Don't try and handle too many different things all at once. Before you leave work for the day write down what you must do tomorrow and break these tasks down due to their importance and number them according to what must absolutely done first, second, third, etc. When you get to work the next day attack the number 1 first and complete it, knock out number 2 next. Go on down the line during your workday, cross off what you completed, and whatever doesn't get done that day put it on the next day's list (with another number according to importance). Always make your next day's list before you go home at night.

Try planning your entire week out ahead of you. This will take some stress off you because you will have a written plan and you can 'see' everything you must do. When it's written down and organized it doesn't look so intimidating. If you just try and 'wing it' each day you become overwhelmed and stressed and you won't be operating at your maximum efficiency.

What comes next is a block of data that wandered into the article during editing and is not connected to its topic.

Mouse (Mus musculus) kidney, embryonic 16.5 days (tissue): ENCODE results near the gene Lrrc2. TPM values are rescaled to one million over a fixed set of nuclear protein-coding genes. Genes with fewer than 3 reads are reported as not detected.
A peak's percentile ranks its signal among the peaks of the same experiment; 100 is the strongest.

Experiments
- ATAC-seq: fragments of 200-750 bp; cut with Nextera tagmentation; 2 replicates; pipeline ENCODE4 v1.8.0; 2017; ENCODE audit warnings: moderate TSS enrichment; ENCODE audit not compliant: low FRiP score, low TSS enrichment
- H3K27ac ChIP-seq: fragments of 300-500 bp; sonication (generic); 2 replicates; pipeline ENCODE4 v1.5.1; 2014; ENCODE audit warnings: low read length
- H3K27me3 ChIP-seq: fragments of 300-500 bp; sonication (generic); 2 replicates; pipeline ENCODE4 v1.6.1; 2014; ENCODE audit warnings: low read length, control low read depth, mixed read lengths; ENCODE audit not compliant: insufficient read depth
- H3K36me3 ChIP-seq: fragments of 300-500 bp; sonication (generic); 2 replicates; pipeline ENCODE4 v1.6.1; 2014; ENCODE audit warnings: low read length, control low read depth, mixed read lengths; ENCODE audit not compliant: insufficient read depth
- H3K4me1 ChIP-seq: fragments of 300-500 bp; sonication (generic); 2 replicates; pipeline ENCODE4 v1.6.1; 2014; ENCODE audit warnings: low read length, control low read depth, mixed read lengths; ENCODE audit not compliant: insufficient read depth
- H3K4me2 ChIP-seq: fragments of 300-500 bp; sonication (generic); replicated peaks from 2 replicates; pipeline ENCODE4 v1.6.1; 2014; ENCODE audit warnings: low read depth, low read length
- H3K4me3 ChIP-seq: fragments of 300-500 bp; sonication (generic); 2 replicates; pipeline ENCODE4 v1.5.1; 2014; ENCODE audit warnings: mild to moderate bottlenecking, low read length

...Coach Doug - by Dougd55
What percentage of your time is used for building new relationships and what percentage of your time is used for maintaining ongoing relationships? - by Marcus
Doug, Thanks that all sounds great I hoppoing that I can do this electronicaly with my blackberry.
Marcus,
It depends how many projects are ongoing, right now I am spending more than 60% of my time putting out fires weather they are on the jobsite or invoice issues etc..
the other 40% trying to find new business and keep up with all the paperwork that is required of me. - by HOG Fan
Great Post Doug. - by Indep Rep
Doug, Thanks that all sounds great I hoppoing that I can do this electronicaly with my blackberry.
Marcus,